Temperatures are right, pretty early summer morning in the Deep South. The air had an indolent feel to it, you know, lazy but still perky a little. Left Luverne heading up 331, when over the radio, "Sams bike just stopped" then nothing, Oh Fudge now what, u-turn on a busy 2 lane and head back. by the time I got there Sam's bike was running. Seems it just died, I got ready to pull the pin on this Adventure, when my wonderful wife revealed that her rear-view mirror had come loose. In trying to push it back, her jacket sleeve hit the kill switch. M2 quietly pointed it out to her as the rest of the Sandies got ready to disassemble the Bike on the side of the highway. Okay, its onward on this really messed up so far Road Trip. But one more and, well you know. Made it to Mentone Al, terrific ride getting there from Gadsden Al. It really picked my spirits up, maybe, just maybe. Then we found out the super bakery and sandwich shop was now a Real Estate, a closed Real Estate office, but. Went back up the street saw an old log cabin set-up as an Restaurant, what the heck, give it a try. Good folks who were running it really tried to make us comfortable, food was pretty good. Not alot of whining, well maybe The Mitch, but he is a professional; it's a job requirement for him. Back on the Road, had our typical Chattanooga highway frazzle, oh yea it was hot; God was it hot on that highway. All I wanted was a hotel room with a working A/C a really well working A/C. Got to the hotel and yes our room had one cold pumping A/C unit. Maybe this trip will work out. Other folks can tell you about, The Dragon, Snake etc. The next day while looking for a lunch spot, I had been having to listen to the plaintive "I'm hungry" from The Duk, the Big Mitch, and some M2. You know around any food time, lunch etc, Sandies begin to resemble little birds in a nest all yelling for food. You would think they were starving to death, having ridden for days without food. Do you really wonder why I have gray hair? I spotted a sign "Baked Ziti" I turned into a gas station /convenience store with a little Italian Restaurant on one end and a Queznos on the other. I could already hear the Mitch muttering, for someone that wants to eat a lot, he can sure be picky. Oh well being Road Captain means having the kids up-set at you sometimes, comes with the job. The Italian Restaurant turned out to be this incredible little Mom & Pop restaurant. The owner met us, explained the choices. I spotted Osseo Boca or pork shanks in sauce on the menu, at a very reasonable price. Now I asked myself, why in gods name is a restaurant attached to a gas station, in middle Tennessee on a 2-lane road serving Osseo Boca? This is not a difficult dish to make, but you usually see it in up-scale Italian restaurants, not in a gas station attached Pizza joint. What the heck I'll try it, God it was good, hell, and fellow Sandies it was incredible. Some of the best I ever had. It came with homemade garlic bread; salad was made fresh to order. Everyone said the same things about their food, "fantastic, awesome, God this is to die for". Again the luck of The Road Captain had held. You know being Road Captain is a lot of fun as long as everyone understands that you can't hit a home run every time and goes with the flow. The Big Mitch found out later what it's like to try and find a restaurant in a place you've never been to and hope it appeals to most Roadies traveling with you. We did 2 u-turns in the same spot, a Sandie first, looking for a restaurant in Bedford Va. Found an okay BBQ joint in Bedford, kinda strange place, but it was all homemade food, pretty good. All I'm saying is that the attitude of the people on the Road Trip make or break a Trip. My other real Road Captain moment was when the Burt Rule was invoked, because of the flexibility of this Crew; we changed plans and went somewhere else on this Trip, The D-Day Memorial and Monticello, Thomas Jefferson's home all because of the Burt Rule. Admittedly I added Monticello at the last minute.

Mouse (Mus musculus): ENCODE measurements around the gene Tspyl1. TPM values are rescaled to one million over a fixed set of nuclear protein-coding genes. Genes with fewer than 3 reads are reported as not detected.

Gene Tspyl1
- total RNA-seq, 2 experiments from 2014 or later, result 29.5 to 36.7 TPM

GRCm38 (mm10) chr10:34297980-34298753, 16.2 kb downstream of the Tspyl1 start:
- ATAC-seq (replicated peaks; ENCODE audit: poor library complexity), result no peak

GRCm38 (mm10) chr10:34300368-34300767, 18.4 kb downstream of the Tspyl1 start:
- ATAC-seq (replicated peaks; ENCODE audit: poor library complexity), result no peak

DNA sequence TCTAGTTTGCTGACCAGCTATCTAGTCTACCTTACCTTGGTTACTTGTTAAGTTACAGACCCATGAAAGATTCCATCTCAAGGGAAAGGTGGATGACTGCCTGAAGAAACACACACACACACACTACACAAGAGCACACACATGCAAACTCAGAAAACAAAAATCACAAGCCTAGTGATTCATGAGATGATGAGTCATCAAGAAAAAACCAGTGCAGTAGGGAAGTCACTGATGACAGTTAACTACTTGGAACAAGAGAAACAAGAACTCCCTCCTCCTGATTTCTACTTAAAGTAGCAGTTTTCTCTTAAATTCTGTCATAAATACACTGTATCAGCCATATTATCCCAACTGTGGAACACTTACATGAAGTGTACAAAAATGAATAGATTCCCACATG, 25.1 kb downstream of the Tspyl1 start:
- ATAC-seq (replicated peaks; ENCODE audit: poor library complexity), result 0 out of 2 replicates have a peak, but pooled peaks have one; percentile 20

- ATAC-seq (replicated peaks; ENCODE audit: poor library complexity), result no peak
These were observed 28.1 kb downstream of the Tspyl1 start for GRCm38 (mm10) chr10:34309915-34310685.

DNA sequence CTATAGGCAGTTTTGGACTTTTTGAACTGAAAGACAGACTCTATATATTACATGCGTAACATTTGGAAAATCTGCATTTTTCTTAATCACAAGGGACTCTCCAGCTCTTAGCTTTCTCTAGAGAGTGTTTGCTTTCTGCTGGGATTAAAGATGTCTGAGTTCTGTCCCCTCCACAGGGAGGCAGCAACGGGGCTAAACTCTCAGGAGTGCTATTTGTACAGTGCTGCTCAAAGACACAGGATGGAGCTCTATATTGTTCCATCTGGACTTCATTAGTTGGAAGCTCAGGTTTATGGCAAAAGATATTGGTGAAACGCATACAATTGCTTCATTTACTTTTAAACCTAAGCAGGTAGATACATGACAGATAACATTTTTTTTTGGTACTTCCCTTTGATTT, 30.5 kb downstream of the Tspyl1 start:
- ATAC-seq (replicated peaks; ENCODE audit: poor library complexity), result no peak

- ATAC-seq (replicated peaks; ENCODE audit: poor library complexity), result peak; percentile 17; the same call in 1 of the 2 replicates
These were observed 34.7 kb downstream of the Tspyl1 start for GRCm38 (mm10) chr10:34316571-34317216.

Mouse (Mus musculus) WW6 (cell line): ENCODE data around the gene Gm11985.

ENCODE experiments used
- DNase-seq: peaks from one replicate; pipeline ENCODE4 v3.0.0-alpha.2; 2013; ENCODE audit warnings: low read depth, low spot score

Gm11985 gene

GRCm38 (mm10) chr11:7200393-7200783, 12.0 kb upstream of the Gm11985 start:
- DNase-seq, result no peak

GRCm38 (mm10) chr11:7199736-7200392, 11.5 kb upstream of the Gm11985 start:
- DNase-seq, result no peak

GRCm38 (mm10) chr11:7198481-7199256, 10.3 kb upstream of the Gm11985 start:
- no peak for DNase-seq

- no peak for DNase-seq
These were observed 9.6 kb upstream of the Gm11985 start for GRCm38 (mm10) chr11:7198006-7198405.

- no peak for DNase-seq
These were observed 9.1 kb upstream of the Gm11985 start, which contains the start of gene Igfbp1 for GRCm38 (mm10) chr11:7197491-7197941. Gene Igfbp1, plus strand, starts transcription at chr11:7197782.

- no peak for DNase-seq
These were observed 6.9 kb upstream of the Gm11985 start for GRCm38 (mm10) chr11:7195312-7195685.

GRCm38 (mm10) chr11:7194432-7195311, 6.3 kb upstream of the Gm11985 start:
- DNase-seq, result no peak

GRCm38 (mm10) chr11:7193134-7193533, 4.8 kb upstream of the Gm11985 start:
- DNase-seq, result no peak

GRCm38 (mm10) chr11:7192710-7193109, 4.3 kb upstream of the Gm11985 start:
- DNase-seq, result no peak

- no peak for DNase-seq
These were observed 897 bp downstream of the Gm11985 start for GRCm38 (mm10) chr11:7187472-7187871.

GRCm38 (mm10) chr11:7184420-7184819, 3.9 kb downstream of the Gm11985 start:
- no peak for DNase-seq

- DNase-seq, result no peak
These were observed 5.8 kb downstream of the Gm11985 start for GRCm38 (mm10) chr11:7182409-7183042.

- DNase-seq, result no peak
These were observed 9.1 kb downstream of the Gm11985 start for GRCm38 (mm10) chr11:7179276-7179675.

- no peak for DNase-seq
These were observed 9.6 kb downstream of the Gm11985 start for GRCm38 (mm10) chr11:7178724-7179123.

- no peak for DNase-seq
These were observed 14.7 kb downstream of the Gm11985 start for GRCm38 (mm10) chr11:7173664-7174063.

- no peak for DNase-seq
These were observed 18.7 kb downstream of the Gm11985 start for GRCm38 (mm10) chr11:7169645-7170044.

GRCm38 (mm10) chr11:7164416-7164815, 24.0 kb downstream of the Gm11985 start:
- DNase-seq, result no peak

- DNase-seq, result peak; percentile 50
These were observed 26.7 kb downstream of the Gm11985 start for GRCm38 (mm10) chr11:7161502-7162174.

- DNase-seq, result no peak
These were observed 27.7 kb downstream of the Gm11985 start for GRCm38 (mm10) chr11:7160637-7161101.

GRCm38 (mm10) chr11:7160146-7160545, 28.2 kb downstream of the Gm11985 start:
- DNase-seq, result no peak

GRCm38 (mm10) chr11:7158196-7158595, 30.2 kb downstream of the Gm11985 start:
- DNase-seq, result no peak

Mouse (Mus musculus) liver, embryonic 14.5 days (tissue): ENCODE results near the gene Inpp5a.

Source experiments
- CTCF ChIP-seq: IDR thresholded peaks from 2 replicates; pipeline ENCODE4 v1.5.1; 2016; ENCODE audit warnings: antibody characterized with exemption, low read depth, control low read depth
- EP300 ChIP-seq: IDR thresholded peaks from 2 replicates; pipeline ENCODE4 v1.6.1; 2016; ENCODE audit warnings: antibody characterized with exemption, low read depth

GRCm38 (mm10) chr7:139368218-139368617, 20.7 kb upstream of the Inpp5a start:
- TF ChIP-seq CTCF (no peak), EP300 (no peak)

We got into Charlottesville VA hot and tired. Our motel was a 70's Motel with some up-grades; it was pure retro down to the bottle opener in the bathroom. Pam and Wanda had to do the room shuffle, did they complain, not that I could hear. Besides the sheets were clean, the TV worked and best of all the A/C pumped very cold air. Besides The Big Mitch's contention that 70's porn movies had to have been made there, set me to wondering what was someone as young as Mitch watching hokey 70's porn anyway?